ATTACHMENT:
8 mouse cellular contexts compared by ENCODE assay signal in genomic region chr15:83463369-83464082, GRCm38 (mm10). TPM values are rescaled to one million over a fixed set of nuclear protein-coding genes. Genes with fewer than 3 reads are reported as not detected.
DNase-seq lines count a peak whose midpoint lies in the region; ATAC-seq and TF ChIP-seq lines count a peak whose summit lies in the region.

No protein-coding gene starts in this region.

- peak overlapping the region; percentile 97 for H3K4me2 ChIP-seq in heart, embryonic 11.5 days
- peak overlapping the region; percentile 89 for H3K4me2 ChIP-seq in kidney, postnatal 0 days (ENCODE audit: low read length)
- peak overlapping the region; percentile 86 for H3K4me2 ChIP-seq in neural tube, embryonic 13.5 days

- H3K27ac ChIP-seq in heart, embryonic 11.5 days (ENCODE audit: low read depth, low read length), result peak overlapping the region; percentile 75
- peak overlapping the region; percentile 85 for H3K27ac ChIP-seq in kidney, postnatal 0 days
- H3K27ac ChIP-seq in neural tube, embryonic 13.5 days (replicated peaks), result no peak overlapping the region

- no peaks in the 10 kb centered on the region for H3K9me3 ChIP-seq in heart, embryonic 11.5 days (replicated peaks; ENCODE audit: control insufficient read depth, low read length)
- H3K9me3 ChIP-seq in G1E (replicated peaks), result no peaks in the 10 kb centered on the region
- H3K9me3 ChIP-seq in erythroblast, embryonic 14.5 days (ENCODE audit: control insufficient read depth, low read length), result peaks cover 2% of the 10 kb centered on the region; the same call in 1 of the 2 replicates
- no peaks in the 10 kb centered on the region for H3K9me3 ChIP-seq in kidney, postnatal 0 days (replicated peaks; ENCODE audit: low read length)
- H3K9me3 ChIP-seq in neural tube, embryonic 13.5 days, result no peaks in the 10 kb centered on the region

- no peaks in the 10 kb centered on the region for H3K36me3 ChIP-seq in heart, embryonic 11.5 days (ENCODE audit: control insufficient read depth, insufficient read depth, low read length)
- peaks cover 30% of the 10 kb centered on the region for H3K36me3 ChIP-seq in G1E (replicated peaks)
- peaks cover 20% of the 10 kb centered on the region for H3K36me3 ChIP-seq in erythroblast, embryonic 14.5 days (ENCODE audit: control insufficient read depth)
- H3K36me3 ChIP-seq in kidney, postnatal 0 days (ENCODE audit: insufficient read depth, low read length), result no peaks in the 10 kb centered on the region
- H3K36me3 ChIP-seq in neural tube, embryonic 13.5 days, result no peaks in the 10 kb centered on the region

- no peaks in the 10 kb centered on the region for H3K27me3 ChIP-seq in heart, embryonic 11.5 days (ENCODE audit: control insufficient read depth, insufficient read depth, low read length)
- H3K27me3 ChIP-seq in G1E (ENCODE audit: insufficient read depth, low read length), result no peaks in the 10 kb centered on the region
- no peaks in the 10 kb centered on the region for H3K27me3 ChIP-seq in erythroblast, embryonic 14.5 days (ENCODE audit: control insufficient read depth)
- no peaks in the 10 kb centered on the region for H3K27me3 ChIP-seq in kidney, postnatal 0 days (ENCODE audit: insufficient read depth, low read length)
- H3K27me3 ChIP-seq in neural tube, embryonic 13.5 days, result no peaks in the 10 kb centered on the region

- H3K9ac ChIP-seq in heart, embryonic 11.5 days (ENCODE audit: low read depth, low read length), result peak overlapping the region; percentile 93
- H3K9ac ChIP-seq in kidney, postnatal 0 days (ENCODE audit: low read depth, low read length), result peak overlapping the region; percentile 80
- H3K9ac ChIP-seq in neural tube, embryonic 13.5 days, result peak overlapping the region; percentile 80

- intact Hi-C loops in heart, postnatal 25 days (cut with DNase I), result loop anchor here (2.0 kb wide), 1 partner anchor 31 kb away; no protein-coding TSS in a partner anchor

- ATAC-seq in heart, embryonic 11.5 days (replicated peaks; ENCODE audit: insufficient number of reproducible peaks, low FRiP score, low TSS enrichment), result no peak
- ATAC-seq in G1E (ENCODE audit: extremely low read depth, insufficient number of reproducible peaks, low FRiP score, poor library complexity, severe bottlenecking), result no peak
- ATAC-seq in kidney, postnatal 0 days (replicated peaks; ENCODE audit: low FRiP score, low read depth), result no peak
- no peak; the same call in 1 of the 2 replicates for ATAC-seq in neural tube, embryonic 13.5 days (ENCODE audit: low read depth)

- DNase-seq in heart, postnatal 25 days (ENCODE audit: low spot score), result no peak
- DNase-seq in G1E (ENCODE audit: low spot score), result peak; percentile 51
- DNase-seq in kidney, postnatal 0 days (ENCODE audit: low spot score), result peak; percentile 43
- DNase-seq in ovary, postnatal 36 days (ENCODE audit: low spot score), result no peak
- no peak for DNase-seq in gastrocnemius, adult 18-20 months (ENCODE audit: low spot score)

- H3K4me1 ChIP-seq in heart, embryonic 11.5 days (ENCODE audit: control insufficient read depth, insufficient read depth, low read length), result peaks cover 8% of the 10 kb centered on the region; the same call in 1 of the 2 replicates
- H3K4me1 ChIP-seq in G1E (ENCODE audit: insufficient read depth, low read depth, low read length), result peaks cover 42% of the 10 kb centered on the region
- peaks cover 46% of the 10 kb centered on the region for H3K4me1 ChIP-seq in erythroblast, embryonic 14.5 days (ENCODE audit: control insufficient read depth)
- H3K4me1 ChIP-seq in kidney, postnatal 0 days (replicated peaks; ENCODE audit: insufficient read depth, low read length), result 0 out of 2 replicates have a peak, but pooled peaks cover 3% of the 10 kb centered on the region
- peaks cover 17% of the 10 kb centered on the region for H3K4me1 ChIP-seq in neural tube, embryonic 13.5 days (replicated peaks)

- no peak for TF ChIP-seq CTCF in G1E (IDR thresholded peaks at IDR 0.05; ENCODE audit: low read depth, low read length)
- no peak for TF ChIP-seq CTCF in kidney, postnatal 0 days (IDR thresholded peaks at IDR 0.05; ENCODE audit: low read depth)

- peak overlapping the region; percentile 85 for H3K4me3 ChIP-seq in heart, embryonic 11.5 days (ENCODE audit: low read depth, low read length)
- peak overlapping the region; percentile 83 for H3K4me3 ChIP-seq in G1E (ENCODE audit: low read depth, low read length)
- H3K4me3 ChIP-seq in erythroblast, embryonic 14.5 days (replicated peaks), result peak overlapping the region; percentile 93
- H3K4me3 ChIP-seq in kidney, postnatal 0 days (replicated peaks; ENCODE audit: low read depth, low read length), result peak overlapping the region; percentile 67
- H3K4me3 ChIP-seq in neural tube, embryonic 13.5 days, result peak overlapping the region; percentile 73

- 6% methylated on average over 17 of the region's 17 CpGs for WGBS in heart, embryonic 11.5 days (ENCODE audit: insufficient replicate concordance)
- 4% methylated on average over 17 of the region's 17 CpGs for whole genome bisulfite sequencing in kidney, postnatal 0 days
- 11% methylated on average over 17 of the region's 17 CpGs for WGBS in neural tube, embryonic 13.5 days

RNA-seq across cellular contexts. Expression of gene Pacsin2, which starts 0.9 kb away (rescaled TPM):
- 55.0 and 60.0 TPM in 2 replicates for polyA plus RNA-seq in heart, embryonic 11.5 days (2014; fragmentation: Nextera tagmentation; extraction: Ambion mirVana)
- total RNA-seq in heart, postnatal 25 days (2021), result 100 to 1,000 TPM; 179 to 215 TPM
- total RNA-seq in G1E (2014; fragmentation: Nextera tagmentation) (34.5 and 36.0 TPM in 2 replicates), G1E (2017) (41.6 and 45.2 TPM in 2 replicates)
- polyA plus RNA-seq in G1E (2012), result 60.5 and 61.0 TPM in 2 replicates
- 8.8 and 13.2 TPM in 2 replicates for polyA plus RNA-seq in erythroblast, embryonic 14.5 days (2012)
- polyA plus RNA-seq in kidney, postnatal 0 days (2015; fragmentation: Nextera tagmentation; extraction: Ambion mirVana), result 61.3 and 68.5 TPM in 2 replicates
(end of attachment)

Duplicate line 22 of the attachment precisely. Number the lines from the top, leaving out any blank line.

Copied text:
- no peaks in the 10 kb centered on the region for H3K27me3 ChIP-seq in erythroblast, embryonic 14.5 days (ENCODE audit: control insufficient read depth)